Wives of six Indian construction workers in UAE are taking a radical step of selling their kidneys in order to raise over 1.5 million rupees ($27,286) in order to pay 'the blood money' and liberate their husbands who are jailed in a murder case of a Nepali guard.
Five of the men were convicted for 24 years each, while one was convicted for 10 years.
The workers, all from Andhra Pradesh's Karimnagar district, and had migrated to the UAE for work. They were working before becoming involved in the case.
The families of the workers say they believe the men did not get adequate legal aid and so have taken recourse to a UAE law under which relatives of the deceased may pardon the accused by receiving compensation or "blood money" in return.
"No one helped us when we tried to find out. We do not know how much longer this will continue. So, we are offering to sell our kidneys to buy their freedom," said wife, Reshma.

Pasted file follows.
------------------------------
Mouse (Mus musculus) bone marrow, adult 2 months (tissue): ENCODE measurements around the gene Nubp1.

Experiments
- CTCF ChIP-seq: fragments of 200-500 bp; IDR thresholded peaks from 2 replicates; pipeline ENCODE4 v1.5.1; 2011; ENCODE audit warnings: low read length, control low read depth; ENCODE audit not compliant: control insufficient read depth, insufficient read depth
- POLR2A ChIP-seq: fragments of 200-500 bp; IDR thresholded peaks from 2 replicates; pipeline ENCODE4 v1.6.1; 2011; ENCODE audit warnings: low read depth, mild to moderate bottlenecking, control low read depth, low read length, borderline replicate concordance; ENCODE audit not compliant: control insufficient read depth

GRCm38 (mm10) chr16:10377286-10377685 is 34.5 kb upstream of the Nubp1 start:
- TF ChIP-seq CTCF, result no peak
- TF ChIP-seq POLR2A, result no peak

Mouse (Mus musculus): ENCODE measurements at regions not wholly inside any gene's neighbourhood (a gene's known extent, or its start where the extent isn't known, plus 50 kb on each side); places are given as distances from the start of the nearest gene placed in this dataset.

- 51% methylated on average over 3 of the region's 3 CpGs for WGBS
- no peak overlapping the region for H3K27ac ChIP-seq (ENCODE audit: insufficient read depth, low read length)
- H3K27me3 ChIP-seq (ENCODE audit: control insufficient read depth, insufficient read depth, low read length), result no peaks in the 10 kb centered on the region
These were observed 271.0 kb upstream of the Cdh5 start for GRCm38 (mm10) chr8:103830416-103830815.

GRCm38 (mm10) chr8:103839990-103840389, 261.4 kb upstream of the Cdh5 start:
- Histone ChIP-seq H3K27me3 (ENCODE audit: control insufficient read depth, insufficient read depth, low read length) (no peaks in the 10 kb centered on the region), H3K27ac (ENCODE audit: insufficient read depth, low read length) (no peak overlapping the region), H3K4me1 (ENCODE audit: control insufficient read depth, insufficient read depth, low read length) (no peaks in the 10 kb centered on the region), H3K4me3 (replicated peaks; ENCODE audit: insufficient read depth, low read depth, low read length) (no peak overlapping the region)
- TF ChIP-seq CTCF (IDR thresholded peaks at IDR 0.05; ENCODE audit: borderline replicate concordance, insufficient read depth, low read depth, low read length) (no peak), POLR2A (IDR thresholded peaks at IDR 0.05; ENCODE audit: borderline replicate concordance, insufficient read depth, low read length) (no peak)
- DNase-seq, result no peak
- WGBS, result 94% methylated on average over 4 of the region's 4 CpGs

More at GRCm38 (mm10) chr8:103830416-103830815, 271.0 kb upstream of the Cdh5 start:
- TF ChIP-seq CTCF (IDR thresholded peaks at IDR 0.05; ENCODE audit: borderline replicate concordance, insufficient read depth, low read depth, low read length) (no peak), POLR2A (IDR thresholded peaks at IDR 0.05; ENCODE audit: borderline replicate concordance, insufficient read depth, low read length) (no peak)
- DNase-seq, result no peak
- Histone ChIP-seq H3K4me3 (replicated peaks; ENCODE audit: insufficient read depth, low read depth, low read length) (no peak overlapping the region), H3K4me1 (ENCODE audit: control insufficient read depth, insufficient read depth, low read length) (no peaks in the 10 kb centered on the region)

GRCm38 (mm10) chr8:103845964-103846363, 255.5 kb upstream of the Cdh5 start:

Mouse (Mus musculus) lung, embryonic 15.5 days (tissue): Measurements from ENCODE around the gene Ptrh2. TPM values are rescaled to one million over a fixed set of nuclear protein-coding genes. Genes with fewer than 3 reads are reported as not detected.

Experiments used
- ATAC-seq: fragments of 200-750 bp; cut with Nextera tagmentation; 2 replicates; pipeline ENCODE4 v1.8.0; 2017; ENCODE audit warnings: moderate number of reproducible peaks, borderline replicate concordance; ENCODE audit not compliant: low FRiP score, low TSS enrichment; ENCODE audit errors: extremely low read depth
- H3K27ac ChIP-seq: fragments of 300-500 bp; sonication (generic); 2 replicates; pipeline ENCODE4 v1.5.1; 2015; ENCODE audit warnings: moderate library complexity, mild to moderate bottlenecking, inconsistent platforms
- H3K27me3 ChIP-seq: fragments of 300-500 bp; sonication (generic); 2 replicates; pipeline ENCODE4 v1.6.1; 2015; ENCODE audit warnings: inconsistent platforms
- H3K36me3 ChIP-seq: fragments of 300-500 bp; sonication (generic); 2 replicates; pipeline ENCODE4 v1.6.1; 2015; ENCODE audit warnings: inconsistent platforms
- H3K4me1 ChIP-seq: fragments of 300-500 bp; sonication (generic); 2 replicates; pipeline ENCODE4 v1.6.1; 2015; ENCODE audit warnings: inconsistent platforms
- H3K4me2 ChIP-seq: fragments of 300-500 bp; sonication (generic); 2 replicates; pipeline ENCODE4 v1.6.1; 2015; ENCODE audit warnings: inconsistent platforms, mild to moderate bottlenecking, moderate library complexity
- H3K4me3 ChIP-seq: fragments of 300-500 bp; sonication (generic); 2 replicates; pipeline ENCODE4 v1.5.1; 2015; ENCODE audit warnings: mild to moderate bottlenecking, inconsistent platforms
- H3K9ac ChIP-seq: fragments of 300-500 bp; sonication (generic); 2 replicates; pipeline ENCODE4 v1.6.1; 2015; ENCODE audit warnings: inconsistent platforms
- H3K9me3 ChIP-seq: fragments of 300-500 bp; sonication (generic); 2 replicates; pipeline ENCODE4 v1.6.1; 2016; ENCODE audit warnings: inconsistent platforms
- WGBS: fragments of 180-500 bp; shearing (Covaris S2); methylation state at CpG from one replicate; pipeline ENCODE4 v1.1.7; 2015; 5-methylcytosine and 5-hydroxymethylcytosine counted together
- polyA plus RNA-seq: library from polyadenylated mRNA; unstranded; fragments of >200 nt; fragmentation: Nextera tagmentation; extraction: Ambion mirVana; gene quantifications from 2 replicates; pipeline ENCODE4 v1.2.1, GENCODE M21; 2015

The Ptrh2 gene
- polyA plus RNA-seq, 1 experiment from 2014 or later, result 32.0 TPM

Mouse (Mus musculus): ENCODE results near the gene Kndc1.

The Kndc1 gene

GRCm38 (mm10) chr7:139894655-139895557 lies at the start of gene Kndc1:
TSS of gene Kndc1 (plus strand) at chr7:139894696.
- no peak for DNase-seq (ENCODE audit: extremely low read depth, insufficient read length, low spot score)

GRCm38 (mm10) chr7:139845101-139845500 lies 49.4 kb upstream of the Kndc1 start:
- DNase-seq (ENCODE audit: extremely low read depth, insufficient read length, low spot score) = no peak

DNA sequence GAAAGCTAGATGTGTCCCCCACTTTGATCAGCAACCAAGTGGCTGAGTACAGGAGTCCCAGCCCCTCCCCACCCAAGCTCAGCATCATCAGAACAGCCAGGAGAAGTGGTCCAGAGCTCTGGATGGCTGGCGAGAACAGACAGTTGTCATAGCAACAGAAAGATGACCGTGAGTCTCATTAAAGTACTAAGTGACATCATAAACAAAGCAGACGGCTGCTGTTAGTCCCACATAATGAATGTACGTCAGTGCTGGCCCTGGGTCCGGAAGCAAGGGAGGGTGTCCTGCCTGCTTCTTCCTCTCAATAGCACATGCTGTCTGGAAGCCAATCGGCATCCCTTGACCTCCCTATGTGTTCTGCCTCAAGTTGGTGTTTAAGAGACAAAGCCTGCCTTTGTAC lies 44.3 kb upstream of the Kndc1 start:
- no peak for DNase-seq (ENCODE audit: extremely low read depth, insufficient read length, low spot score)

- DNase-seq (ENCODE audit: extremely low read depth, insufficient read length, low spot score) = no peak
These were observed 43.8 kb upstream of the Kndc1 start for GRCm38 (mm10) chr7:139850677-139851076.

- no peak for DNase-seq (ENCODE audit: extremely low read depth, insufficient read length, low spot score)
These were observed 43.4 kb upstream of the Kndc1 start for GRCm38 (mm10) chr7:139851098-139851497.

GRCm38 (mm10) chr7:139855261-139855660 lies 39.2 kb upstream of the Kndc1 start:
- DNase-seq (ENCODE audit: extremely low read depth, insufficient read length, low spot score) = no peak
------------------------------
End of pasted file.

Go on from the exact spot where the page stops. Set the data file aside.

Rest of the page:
Unable to raise the sum of money required and lamenting the fact the authorities have offered no help, the wives have approached the State Human Rights Commission (SHRC) for permission to sell their kidneys.
"We have written to the prime minister and the chief minister asking for money from their relief funds. But, we've received no help. As a last resort, they approached the State Human Rights Commission (SHRC) for permission to sell their kidneys and free their husbands, but there has been no response so far," said M. Bheem Reddy, vice president for the Migrants Rights Council (MRC).
The National Commission for Women (NCW) is also sharply critical of the situation.
"If they are selling their kidneys out of despair, the government should take notice. On getting the full facts of the issue, I will write to the chief minister and the prime minister. If women in our country are reduced to a state where they need to sell their kidneys to sustain their families, it is very unfortunate," said Mamta Sharma, chairperson for the National Commission for Women (NCW).
The SHRC has issued notices to the principal secretary of the state's Non-Resident Indian cell (NRI), which addresses issues and greivances, as well as the Protector of Emigrants which deals with emigrating Indians, with a deadline to submit their report by next January.